By: Justin P. Goodrich, LL.M Photo from Abbotsford Police Department
Imagine you are attending the symphony.
As you sit in your seat waiting for the performance to start you feel a sense of nervous anticipation. Suddenly, the room darkens, the curtain opens and a spot light appears on the conductor. The music begins and you find yourself immediately captivated. With each note, you feel yourself getting further and further drawn-in as the different instruments come together to form a brilliant performance.
Now imagine you are watching a motorcade.
Blue and red lights flicker as far as the eye can see. Sirens signal the arrival of the motorcade as motor-officers leapfrog past it, shutting down one intersection after the next to ensure it can travel unimpeded. Slowly by surely the long line of emergency vehicles makes its way past you, taking almost two full minutes to pass-by.
Were it not for the fact that this motorcade was escorting the body of a police officer shot and killed in the line of duty, one could easily liken it to a well-rehearsed symphony. Sadly, the heartbreaking nature of this particular occasion quickly turns any sense of awe, in to sadness.
As a criminologist, the stepson of a retired VPD Detective, and as someone who has a great many friends that serve with various law enforcement agencies, I have always been a strong supporter of the law enforcement community. To that end, I was invited by some of my VPD friends to stand with them and pay tribute to Abbotsford Police Constable #386 John Davidson as his body was transported from Vancouver General Hospital back to Abbotsford last Thursday.
As I stood on the median of 12th avenue, just east of Cambie Street, I felt a sense of nervous anticipation as the VPD shut-down the intersection in preparation of the motorcades arrival. As the first vehicle in the motorcade approached a Sergeant called us to attention; only those who were police officers (and wearing a hat) were further instructed to salute.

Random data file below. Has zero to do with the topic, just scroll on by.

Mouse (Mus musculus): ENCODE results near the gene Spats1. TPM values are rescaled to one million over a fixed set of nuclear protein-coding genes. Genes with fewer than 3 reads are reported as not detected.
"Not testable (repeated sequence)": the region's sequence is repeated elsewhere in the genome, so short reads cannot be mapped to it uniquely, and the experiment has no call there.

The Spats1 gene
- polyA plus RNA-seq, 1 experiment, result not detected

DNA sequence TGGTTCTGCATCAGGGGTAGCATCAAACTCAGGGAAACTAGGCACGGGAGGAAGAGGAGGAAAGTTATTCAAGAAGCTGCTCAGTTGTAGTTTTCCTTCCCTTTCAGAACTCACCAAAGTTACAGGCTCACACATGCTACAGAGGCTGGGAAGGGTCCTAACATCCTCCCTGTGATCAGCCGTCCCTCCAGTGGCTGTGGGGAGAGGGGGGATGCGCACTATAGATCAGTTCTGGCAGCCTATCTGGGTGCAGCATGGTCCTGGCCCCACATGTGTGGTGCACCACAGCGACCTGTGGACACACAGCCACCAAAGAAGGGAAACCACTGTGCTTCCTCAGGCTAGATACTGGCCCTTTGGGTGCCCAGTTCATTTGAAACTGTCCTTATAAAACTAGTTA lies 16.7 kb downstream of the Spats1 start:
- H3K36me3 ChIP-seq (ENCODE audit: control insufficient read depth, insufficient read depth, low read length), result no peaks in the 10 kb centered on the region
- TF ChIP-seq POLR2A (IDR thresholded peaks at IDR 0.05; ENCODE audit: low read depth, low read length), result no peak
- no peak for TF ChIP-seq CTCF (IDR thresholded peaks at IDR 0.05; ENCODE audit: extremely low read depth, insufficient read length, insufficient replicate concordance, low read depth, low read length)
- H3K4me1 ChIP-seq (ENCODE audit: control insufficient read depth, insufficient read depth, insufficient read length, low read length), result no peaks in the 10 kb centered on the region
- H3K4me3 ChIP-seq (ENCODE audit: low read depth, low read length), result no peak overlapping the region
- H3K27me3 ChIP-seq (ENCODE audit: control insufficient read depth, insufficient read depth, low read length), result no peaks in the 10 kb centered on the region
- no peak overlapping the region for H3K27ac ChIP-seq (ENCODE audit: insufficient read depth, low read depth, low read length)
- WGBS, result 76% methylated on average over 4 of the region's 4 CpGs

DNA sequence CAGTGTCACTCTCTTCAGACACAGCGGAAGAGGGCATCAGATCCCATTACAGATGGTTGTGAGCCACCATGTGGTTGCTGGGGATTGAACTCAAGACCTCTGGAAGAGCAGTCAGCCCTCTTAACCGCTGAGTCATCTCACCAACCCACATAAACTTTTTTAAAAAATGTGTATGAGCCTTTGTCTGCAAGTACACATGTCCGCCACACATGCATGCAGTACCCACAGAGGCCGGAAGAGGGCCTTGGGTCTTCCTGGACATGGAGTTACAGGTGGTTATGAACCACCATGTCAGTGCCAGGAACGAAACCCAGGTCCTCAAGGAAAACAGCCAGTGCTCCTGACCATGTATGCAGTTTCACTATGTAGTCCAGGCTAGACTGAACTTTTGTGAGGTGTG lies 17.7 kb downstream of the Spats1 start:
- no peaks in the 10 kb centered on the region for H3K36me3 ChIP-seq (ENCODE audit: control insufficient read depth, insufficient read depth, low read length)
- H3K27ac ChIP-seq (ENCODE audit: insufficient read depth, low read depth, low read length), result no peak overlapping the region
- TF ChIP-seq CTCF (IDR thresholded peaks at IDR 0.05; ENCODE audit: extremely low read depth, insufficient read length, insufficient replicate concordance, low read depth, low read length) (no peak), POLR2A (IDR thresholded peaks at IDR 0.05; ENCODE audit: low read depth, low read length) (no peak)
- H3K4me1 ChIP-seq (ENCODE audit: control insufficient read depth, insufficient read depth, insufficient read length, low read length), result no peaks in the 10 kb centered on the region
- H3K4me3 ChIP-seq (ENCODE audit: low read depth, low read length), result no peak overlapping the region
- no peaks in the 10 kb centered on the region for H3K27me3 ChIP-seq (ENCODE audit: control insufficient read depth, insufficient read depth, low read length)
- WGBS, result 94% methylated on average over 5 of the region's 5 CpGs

As each vehicle began passing by I had to remind myself that protocol is to remain looking straight ahead. I admit, however, that when I saw the face of Chief Bob Rich my eyes followed his vehicle briefly as my mind turned to the men and women of the Abbotsford Police Department.
When the last vehicle in the motorcade finally passed by and the Sergeant called us to stand-easy and dismissed us, I looked at my friends and saw the depth of sadness in their eyes. Though I am not a police officer I have come to understand the unique bond that unites those in uniform, regardless of what agency they serve with. To that end, though it was a profound honour to stand with these police officer and pay tribute to their fallen colleague, I admit that I had to wipe tears from my eyes as I found myself overwhelmed with emotion over this tragic loss of life.
For The Record…
I have always considered myself fortunate to have such meaningful ties with so many in the law enforcement community, as I consider them to be some of the finest human beings I have ever known. In particular are the individuals I got to know during my time with Cops for Cancer Tour de Valley.
With a background that includes community television host, I had the great fortune of participating with Cops for Cancer for many years as a ‘spokesperson’. From serving as the emcee for their gala, to going on tour a few times, my participation with this remarkable initiative continues to hold a special place in my heart.
Of course, my job was easy. I would get escorted from one location to another getting audiences consisting of elementary and high-school students ‘fired-up’ for the arrival of our officers. Meanwhile, these men and women cycled – often times through the cold and the rain – from one location to the next to raise awareness of, and funding for pediatric cancer research. Why? Because they believed equally in the notion of ‘service’ as they did in ‘protecting’.
Though Cst. Davidson and I did not participate with Cops for Cancer during the same years, I have discovered that he and I had several mutual colleagues and friends. One of those mutual friends said it best when I asked him to tell me about Cst. Davidson and he responded with… “The fact that he was a rider on tour tells you exactly the kind of man he was.” He was right.
You see, for those officers who give of their time and energy to participate on tour they all have certain qualities in common. They are all very compassionate, caring, dedicated individuals with big hearts. Thus, it’s not surprising that these are among the various attributes I have heard others use to describe Cst. Davidson in the days following his death.
To Cst. Davidson’s family, friends and colleagues, I am so very sorry for your loss. He was clearly a remarkable person, and an exceptional police officer. I am sad that our paths never crossed via Cops for Cancer, but rest-assured that I, like so many others, will never forget him and will forever consider him a hero.
10-7 Cst. Davidson – it’s time for you to rest, your colleagues will take it from here.